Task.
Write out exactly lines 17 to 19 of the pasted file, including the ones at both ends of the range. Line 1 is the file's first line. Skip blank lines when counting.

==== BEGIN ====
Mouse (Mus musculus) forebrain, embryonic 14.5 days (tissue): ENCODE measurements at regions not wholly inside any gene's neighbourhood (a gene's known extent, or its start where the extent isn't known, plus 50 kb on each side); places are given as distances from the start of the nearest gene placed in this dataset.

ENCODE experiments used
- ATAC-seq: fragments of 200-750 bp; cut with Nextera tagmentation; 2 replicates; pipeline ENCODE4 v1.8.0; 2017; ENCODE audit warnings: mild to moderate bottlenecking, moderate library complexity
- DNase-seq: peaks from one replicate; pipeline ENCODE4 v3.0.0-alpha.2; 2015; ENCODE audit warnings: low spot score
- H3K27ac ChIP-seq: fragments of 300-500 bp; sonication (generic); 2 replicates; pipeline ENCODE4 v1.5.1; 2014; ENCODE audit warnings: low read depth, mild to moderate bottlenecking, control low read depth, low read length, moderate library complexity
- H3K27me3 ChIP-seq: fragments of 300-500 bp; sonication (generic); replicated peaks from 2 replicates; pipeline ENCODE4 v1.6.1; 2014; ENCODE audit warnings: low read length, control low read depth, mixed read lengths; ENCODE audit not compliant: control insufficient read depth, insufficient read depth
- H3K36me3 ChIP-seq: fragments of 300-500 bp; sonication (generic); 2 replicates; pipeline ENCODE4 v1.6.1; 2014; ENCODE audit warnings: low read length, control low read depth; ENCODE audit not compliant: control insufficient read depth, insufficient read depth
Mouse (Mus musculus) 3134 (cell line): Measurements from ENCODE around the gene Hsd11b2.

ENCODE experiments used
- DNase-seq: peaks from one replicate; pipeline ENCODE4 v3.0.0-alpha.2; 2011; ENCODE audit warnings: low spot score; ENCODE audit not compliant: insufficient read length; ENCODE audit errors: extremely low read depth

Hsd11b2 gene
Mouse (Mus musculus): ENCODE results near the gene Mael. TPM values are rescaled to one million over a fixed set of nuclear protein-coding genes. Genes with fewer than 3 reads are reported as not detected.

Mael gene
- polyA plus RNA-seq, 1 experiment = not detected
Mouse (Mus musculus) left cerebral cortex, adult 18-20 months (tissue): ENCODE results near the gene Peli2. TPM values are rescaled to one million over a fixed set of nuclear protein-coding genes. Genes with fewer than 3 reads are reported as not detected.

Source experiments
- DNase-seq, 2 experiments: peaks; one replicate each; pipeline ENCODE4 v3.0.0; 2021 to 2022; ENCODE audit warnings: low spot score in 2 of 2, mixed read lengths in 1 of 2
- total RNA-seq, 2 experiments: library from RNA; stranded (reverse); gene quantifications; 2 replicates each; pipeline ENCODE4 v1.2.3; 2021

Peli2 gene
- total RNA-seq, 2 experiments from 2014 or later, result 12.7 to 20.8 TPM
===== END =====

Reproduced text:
- DNase-seq, 2 experiments: peaks; one replicate each; pipeline ENCODE4 v3.0.0; 2021 to 2022; ENCODE audit warnings: low spot score in 2 of 2, mixed read lengths in 1 of 2
- total RNA-seq, 2 experiments: library from RNA; stranded (reverse); gene quantifications; 2 replicates each; pipeline ENCODE4 v1.2.3; 2021

Peli2 gene